I nominate Kate Moore, the protagonist of Chris Pavone’s sizzling thriller THE PARIS DIVERSION (Crown, ), for patron saint of working wives and mothers everywhere. Kate is the on-call parent of two rambunctious young boys, Ben and Jake, the problem-solving wife of a high-risk husband, Dexter, and the boss of the Paris substation of a clandestine American spy operation. On top of all that, she’s expected to be the perfect expat mom, a cut above those other expat wives with their “aggressive parenting, fanatical nesting, competitive entertaining.” It’s almost a relief when a suicide bomber strapped with explosives turns up at the Place Vendôme and gives Kate an excuse to get out of the house and back into the game.
Pavone strikes a somber note here, observing that Paris hasn’t been the same since the carnage at Charlie Hebdo in 2015. “There’s a general foreboding in the air,” he explains. “There is no such thing as safety for anyone, anywhere. Not anymore.” For Kate, the new sign of the times is the sight of armored personnel carriers rolling down the Champs-Élysées.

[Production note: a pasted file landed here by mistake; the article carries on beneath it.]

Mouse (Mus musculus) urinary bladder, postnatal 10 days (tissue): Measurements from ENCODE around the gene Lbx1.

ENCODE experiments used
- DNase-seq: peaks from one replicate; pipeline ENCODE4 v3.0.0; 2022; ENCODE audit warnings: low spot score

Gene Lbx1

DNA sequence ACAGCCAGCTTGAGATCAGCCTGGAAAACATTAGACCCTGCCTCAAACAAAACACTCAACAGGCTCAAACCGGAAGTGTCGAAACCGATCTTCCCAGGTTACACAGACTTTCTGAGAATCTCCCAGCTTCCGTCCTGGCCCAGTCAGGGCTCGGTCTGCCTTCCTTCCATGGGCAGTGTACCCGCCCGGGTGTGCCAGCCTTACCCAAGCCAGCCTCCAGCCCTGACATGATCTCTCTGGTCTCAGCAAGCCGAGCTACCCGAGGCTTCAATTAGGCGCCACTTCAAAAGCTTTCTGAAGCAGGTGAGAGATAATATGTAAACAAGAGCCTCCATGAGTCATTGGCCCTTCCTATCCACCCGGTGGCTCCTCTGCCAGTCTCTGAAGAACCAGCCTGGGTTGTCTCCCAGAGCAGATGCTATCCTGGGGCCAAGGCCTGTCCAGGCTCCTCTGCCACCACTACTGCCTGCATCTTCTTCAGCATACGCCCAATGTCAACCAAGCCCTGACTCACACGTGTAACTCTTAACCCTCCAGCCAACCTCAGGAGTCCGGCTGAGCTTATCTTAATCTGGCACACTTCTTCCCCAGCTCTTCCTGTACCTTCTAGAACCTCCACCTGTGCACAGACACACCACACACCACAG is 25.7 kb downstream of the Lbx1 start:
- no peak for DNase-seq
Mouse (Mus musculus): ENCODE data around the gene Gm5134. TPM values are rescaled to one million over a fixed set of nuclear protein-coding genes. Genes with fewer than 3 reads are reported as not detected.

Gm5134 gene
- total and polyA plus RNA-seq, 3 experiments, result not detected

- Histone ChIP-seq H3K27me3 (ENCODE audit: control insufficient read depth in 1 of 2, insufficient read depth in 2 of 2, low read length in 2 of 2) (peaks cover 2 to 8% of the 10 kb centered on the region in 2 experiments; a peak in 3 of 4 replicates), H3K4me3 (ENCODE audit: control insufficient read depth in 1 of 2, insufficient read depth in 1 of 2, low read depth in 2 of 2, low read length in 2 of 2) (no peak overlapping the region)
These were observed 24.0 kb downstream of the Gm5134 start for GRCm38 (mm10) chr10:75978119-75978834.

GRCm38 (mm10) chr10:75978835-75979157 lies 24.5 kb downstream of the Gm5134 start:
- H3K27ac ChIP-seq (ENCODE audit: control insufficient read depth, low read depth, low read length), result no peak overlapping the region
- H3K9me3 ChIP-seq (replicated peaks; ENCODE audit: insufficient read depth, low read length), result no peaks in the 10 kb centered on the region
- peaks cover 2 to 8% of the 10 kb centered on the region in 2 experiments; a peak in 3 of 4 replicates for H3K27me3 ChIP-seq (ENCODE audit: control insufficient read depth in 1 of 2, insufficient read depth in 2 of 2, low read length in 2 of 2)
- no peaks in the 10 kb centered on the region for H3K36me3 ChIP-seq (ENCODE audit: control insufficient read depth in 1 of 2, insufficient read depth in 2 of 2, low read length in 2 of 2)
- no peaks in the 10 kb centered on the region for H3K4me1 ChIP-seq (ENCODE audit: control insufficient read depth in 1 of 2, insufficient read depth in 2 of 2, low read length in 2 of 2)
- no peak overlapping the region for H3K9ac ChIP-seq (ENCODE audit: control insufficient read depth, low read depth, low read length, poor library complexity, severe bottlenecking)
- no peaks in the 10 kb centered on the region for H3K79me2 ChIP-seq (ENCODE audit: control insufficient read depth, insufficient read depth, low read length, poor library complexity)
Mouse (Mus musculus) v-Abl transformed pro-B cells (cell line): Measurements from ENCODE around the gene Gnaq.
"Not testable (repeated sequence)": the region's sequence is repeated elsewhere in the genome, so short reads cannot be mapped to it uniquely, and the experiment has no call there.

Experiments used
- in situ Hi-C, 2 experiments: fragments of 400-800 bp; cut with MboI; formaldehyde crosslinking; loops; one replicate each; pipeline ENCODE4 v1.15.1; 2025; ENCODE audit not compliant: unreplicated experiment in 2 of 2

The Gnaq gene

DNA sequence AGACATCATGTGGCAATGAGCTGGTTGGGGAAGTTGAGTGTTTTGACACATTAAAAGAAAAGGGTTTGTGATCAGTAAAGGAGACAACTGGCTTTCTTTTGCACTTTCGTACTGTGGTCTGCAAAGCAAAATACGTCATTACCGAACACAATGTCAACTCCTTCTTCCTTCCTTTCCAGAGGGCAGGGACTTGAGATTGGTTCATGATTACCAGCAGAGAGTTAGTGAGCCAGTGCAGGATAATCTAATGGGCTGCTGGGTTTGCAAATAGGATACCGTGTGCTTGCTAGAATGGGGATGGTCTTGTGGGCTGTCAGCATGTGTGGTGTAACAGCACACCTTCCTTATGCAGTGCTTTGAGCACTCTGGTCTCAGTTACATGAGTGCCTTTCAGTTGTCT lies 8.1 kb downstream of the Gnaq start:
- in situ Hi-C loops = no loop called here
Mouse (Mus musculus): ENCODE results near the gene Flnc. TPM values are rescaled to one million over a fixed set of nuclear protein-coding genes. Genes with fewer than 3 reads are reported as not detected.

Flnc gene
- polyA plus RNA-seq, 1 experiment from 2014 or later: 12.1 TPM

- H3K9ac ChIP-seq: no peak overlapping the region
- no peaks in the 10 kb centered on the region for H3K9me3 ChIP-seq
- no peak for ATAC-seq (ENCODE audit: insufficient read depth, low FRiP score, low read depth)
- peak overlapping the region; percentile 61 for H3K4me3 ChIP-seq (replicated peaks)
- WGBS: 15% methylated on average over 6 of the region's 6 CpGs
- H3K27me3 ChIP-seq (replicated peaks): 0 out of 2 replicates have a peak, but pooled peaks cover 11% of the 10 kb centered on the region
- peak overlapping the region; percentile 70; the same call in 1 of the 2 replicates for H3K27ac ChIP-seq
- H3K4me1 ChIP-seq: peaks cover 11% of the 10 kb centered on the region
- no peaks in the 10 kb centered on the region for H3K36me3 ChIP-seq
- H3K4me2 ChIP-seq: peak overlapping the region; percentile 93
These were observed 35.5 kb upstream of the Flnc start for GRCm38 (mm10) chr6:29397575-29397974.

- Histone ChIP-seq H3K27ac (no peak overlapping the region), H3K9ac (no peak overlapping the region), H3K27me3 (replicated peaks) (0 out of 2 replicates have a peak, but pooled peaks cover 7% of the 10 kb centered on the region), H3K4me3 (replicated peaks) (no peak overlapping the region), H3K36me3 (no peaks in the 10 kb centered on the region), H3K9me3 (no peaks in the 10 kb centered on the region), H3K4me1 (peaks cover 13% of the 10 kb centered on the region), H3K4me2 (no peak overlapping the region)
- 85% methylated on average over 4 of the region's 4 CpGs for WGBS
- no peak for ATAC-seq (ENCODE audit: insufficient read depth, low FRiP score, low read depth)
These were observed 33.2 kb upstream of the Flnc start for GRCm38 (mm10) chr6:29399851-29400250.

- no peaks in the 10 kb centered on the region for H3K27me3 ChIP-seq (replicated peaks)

The novel’s carefully layered plot takes readers from the offices of a multinational company, where a master of industry is planning a dicey corporate merger, to a filthy alley where one hired killer confronts another. But at the heart of the story is the domestic drama playing out between Kate and Dexter. Distracted by worries about losing her job, Kate fails to notice her husband’s increasingly reckless activities in the stock market. For his part, Dexter has been lying to Kate about how deeply he’s gone into the market and where his investment money came from. Both characters are so realistically drawn that their quarrels sound unscripted. But Pavone takes great pains with all his characters, from the stuffed-shirt C.E.O. who’s so full of himself that he doesn’t realize he’s been kidnapped to the unhappy suicide bomber who volunteered for a mission but didn’t understand it would involve blowing himself up.